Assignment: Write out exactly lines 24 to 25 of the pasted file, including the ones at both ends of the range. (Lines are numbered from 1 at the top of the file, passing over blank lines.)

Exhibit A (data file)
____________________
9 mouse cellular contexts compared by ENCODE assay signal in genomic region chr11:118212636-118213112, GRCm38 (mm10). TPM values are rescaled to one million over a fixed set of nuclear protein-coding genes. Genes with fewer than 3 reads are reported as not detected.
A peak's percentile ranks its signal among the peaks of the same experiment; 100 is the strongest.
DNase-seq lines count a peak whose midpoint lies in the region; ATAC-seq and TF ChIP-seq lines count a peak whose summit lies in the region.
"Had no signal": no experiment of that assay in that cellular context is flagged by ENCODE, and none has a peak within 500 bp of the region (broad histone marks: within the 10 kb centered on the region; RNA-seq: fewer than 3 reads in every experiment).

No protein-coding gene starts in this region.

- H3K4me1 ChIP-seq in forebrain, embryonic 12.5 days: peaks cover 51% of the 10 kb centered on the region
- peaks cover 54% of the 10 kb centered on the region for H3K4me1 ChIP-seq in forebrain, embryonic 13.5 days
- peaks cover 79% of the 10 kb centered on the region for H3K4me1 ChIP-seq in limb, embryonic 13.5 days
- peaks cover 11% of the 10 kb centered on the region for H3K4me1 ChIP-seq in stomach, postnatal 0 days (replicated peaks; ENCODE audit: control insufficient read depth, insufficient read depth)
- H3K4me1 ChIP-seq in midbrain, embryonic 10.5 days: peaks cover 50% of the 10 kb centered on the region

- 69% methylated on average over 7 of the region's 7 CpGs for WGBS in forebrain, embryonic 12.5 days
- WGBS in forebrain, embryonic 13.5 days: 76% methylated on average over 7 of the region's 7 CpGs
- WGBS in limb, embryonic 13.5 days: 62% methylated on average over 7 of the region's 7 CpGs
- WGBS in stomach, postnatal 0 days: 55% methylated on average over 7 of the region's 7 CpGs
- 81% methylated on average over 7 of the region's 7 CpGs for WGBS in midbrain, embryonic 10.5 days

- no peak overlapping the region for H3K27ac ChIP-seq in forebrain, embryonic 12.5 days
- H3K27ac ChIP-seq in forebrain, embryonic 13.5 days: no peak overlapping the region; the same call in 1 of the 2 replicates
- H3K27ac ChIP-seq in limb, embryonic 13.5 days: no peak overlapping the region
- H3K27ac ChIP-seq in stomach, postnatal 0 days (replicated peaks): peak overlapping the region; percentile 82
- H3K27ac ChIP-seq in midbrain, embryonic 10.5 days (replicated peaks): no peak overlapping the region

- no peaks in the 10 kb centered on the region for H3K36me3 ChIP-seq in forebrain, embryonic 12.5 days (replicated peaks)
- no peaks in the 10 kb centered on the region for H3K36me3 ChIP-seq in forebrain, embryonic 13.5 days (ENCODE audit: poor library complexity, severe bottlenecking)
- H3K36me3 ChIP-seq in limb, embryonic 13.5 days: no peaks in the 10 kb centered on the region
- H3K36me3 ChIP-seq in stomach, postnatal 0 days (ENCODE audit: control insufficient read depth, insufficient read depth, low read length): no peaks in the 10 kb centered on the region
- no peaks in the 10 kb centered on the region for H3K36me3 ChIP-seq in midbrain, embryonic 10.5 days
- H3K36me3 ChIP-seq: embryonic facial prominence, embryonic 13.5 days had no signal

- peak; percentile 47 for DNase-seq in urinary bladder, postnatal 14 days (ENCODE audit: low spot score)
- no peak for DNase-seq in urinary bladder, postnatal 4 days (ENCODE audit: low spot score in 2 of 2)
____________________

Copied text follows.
- H3K36me3 ChIP-seq in stomach, postnatal 0 days (ENCODE audit: control insufficient read depth, insufficient read depth, low read length): no peaks in the 10 kb centered on the region
- no peaks in the 10 kb centered on the region for H3K36me3 ChIP-seq in midbrain, embryonic 10.5 days